Friday, 1 May 2015

Fashions for May

From The Illustrated London News, May 1st, 1915.


The new modes are now settled, and it becomes plain that, as usual, evolution and not revolution is the order of the day.  Talk about skirts to measure six or eight yards wide at the hem proves to have been absurd; but the wider shirt has come to stay.  For the present, only a moderate “flare” is to be adopted, and the fulness is mainly around the lower part of the skirt.  Transparent and almost weightless fabrics are in the highest favour.  Ninon, voile, chiffon — and, above all, silk crepe-de-Chine — are used for afternoon and evening gowns, and full accordion pleatings and gathered flouncings in such dainty fabrics fall lightly and artistically into their own folds.  Two and a half to three and a half yards for the foundation skirt over-hung by these dainty transparent fabrics is the utmost measure of circumference allowed in the best houses; while the fragile fabric itself, if pulled out of its folds for measurement, will naturally be considerably wider. .....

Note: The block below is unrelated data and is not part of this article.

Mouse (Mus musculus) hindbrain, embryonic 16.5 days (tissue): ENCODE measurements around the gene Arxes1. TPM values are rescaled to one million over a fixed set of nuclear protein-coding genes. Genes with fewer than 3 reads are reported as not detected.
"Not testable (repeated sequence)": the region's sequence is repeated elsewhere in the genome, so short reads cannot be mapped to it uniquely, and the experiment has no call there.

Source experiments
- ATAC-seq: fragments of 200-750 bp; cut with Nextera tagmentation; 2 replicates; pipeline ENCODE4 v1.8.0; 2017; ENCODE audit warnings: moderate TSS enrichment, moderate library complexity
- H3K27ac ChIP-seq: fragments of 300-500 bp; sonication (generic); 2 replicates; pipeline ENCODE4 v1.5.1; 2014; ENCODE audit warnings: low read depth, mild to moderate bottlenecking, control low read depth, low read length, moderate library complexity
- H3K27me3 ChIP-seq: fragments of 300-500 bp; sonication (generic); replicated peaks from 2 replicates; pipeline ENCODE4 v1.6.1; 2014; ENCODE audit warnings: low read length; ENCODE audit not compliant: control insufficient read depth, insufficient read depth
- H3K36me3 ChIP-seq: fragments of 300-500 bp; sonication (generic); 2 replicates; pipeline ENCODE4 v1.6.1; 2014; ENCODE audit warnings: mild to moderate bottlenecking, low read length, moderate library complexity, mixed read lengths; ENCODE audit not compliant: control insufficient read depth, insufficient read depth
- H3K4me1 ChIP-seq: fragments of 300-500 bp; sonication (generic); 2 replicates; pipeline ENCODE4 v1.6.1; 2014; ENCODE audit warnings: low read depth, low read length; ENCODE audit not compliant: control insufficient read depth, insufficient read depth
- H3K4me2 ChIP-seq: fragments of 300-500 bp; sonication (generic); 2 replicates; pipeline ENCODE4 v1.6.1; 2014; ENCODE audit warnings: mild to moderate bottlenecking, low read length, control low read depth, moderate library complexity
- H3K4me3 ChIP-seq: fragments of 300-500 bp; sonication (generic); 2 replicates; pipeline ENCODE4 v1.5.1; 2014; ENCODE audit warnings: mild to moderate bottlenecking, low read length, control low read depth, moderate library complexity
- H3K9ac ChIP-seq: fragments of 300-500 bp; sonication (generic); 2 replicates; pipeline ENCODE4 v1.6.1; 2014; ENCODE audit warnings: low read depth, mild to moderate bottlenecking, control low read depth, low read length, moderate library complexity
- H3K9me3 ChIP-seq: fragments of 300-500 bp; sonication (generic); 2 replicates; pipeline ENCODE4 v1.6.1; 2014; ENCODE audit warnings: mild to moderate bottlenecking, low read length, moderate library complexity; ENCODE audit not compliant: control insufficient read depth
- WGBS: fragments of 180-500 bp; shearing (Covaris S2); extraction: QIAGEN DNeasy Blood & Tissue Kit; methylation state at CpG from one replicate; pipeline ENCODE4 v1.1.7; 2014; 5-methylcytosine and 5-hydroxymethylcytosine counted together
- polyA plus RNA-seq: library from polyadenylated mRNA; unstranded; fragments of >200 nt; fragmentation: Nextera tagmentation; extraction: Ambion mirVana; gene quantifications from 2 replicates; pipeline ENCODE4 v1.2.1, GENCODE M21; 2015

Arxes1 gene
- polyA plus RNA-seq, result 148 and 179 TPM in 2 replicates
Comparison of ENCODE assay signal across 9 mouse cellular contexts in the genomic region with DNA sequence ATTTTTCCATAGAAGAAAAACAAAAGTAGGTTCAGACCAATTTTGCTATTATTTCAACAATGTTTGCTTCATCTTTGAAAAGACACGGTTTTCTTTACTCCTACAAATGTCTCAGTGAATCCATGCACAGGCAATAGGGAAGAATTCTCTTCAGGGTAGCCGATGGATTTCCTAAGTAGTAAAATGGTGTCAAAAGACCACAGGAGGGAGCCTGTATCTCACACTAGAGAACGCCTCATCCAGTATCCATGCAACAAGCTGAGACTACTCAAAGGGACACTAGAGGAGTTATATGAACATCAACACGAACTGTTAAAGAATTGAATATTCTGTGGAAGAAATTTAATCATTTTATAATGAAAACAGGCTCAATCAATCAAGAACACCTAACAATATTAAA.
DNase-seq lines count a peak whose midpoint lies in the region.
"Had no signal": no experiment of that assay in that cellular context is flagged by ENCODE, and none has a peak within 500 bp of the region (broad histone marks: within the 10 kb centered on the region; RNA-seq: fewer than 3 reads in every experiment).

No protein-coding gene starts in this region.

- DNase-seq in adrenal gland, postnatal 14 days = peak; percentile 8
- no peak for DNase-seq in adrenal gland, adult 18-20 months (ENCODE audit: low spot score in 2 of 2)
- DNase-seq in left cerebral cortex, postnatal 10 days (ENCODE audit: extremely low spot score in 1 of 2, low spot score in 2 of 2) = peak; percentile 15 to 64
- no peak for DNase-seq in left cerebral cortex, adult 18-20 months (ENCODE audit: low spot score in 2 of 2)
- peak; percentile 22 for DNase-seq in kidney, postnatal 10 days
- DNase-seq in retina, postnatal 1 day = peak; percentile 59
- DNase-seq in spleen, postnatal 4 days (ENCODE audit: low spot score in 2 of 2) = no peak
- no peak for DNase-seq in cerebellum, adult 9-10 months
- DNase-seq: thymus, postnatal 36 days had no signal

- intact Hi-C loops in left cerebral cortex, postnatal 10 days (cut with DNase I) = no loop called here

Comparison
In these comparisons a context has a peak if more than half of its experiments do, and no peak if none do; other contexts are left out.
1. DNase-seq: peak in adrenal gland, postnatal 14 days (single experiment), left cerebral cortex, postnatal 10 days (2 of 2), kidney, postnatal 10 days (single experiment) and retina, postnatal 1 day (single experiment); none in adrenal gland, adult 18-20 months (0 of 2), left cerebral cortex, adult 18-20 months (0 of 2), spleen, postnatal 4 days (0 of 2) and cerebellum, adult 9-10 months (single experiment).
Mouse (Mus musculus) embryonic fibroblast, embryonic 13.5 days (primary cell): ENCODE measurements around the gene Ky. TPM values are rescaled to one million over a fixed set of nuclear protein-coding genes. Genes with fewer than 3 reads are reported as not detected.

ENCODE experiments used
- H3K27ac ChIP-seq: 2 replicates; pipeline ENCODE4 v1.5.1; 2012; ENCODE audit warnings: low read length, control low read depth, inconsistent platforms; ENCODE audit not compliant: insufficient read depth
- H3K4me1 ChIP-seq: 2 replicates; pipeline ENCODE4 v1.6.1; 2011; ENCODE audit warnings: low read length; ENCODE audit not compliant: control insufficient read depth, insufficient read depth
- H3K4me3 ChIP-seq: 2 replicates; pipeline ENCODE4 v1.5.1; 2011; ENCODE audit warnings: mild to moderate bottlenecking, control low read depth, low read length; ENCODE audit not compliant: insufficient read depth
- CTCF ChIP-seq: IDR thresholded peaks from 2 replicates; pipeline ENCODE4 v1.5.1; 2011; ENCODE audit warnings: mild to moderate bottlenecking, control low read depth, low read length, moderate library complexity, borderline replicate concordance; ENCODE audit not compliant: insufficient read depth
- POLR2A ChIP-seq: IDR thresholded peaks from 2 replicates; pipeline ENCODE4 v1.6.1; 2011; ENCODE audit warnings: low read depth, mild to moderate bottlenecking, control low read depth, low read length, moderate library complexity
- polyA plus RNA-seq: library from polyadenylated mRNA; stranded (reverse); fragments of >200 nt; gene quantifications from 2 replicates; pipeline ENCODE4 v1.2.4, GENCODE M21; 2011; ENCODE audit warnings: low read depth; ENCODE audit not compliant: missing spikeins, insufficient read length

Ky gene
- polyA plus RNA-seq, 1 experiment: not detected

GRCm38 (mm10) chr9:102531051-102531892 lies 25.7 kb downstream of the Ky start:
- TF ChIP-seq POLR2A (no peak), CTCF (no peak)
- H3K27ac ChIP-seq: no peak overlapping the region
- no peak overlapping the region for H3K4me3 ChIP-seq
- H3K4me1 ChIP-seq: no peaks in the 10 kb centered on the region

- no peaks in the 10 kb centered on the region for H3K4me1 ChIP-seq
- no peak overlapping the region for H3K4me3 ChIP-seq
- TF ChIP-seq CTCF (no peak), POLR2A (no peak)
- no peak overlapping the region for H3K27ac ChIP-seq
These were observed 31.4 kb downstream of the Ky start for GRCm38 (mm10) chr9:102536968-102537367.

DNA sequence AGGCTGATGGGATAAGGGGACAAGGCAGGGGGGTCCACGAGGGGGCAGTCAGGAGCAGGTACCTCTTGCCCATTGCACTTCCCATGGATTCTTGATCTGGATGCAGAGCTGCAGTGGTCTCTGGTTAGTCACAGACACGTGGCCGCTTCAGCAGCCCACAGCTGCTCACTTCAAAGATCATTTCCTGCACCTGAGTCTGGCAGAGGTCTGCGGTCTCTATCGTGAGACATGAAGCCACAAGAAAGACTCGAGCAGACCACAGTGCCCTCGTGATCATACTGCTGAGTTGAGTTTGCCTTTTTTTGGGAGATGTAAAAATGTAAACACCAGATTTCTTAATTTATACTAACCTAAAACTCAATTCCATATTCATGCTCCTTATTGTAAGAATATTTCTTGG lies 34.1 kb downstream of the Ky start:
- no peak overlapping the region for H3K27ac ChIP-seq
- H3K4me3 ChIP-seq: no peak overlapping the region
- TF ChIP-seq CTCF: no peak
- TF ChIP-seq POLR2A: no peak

The Mode of the Moment - A Charming Hat in Black and Grey
[Although in both cases, the new full skirt is the main subject, the gowns described here are in  different league from the plain, simple dress shown in the cover of the Woman's Own of the same date.  The construction is more complicated, and the fabrics used are finer, more expensive and much less practical. These gowns could only be worn by someone whose only role was to look decorative.]    

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